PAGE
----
Public sector devises plan to streamline medical waste disposal

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By Elesha George

[email protected]

Healthcare officials and stakeholders responsible for sanitation in Antigua and Barbuda are actively involved in developing a National Medical Waste Plan for the country.

The plan is expected to improve poor waste disposal practices by reducing the amount of medical waste that enters the landfill, and in some cases, neutralising that waste before it reaches the landfill.

This type of waste contributes to the emissions of Unintentionally-produced Persistent Organic Polluters (U-POP) which are toxic to human health and the environment.

Daryl Spencer, the general manager at the National Solid Waste Management Authority (NWSMA) described it as a “watershed moment,” recognising its significance in solving the challenges of overall waste management on the island.

While the country’s largest health facility, the Sir Lester Bird Medical Centre (SLBMC), for the most part, has a strategic system of disposal, which includes the use of an incinerator and disposal assistance from the NSWMA, private institutions have been left to dispose of waste in a manner that they feel is safe.

In the absence of a strict disposal method, biomedical waste may be disposed of without proper labelling to instruct sanitation workers, and improper disposal could lead to leakages of harmful liquids.

This practice is particularly concerning given the increase in the waste generation rate from tourism and an increase in imports of medical grade materials to manage the Covid-19 pandemic.

This would have increased both the quantity of medical waste along with the number of generators of waste due to hotels and private practices conducting Covid-19 tests.

It ultimately means that the country will require alternate and effective laws and policies to reduce the amount of potentially infectious and toxic wastes that emanate from the hospital, private medical and dental practices, funeral homes, universities that practice medicine, and even tattoo parlors.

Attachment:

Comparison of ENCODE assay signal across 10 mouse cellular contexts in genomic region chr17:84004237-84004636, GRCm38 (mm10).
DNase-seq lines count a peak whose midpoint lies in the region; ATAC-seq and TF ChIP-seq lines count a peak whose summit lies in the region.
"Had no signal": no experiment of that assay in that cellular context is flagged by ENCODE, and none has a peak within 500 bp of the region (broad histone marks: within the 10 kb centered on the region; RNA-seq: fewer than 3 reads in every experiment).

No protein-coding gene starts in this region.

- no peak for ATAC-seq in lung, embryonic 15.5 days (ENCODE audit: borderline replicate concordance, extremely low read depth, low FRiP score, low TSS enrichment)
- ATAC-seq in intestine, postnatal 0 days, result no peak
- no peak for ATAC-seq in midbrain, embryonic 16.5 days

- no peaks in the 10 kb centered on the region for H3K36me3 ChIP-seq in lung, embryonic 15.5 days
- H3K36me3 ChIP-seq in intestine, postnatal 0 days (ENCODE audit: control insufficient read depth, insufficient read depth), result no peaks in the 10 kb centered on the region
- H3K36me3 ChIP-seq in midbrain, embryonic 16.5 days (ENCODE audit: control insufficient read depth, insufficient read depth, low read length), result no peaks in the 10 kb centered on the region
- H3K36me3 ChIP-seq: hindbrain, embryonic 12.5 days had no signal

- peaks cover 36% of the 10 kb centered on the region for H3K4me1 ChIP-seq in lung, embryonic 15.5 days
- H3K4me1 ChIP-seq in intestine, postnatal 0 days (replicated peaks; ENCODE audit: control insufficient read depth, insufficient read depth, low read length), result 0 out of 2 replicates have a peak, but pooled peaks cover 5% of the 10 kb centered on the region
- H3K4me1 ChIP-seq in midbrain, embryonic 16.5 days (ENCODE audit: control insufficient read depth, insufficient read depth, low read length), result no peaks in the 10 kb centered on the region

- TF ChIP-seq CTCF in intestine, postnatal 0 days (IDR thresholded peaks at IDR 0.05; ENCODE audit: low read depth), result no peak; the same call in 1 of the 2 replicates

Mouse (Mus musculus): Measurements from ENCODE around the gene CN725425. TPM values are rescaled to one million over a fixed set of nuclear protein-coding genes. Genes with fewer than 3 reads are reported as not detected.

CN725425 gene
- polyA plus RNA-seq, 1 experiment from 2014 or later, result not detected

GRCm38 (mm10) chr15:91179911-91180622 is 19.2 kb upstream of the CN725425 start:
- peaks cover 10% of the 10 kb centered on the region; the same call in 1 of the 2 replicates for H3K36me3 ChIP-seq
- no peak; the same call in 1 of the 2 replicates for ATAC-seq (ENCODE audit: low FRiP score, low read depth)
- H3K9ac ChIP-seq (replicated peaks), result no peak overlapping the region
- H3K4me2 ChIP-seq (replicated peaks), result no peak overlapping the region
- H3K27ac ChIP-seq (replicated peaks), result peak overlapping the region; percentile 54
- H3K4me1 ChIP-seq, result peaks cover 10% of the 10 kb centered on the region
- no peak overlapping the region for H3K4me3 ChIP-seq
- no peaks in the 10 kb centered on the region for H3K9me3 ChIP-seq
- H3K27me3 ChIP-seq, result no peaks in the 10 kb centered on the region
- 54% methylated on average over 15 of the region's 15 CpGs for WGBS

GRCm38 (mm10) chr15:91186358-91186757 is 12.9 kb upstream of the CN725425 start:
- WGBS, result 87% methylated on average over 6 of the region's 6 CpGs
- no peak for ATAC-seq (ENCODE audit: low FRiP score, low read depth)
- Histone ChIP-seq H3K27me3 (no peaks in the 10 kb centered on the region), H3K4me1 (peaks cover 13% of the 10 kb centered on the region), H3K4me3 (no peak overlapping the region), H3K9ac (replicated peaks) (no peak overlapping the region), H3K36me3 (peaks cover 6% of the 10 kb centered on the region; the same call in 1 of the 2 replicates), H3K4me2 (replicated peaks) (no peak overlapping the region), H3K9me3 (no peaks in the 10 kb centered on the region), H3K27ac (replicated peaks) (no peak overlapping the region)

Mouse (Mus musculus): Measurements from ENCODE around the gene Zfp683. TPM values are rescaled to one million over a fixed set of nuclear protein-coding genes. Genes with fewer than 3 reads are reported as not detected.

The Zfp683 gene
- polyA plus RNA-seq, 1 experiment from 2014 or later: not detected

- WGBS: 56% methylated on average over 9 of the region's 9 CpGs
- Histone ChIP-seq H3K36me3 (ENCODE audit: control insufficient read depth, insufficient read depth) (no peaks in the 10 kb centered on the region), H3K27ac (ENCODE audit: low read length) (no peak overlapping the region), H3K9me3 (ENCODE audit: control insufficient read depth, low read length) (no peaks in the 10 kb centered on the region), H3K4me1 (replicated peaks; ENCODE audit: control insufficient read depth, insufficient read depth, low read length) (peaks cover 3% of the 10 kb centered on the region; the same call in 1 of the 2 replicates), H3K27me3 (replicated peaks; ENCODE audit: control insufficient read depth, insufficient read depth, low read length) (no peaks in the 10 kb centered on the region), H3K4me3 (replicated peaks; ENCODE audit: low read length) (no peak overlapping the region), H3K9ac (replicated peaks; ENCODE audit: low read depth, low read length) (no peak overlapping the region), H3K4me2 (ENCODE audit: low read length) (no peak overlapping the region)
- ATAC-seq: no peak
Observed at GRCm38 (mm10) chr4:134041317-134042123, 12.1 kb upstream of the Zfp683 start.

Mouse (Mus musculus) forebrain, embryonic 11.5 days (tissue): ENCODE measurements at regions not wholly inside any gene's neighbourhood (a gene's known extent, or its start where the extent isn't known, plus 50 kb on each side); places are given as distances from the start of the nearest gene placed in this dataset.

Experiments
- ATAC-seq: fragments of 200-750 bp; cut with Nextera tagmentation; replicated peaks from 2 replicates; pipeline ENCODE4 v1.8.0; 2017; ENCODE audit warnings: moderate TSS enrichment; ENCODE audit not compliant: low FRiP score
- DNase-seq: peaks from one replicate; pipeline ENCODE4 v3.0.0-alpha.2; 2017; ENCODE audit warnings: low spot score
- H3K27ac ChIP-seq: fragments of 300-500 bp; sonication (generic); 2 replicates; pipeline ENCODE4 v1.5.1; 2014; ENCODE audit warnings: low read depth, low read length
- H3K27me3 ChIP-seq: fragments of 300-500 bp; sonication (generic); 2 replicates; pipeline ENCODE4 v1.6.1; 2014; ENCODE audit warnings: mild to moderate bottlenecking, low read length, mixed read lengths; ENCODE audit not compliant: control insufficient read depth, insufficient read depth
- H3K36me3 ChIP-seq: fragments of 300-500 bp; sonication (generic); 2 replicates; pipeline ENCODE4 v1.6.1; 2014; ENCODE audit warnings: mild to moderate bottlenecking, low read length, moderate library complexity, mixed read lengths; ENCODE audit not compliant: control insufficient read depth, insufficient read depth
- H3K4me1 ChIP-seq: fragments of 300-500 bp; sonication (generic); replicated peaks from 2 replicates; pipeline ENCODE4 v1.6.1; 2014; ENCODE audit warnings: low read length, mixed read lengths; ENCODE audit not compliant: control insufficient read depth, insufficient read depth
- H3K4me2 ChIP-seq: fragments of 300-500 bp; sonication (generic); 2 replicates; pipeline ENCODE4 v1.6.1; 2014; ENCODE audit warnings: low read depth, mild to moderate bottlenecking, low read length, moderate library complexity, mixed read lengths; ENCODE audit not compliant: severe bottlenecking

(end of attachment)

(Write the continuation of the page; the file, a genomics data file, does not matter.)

The findings of an inquiry commissioned by United Caribbean assessed the way medical waste is managed in the country and revealed a number of deficiencies in the storage and disposal methods currently adopted.

Consultant Camille Roopnarine reviewed the Situational Analysis during a workshop on Friday.

The preliminary findings showed that currently there is no legislation specific to the generation, storage or treatment of medical waste in Antigua and Barbuda.

Six articles of law – the Physical Planning, Public Health Act, Litter and Control Act, Environmental Protection and Management Act and National Solid Waste Management Act, and the St Georges Declaration – act as enabling legislations, yet, they are not specific to the management of medical waste and waste water.

To close that gap, stakeholders need to identify and implement specific waste minimisation policies and create a manifest system to document the type of waste generated and to ensure that waste is tracked from generation to disposal.

In addition, they would need to establish a monitoring and evaluation system for medical waste at the hospital as well as a system to monitor the activities of private institutions.

In highlighting the extent of these deficiencies, Health Minister Sir Molwyn Joseph shared that prior to the pandemic, there was no system at the airport to handle medical waste, and no system at the landfill to properly treat medical waste.

He also noted that the government does not currently know how the disposal of waste from funeral homes, parlors, laboratories or clinics are handled or by whom.

“We are not even sure of who are the people or entities disposing medical waste and how they are managed,” the minister underscored, as he noted what he called weaknesses in the health system which were brought into focus by the pandemic.

To confront these weaknesses, the minister said he would ask the Cabinet to consider strengthening some of the laws that guide waste management like the Public Health Act which was drafted about 65 years ago.

“I deem this an urgent matter because there is a possibility, hopefully not soon, but in the near future, for more viruses and Covid has said to us that we were not quite ready.”

This would also include registering waste generators and waste haulers and installing a system that necessitates the separation of waste material.

Representations were made by the National Solid Waste Management Authority, the Central Board of Health, and the Ministry of Health – all entities who play a key role in health and safety on the island.

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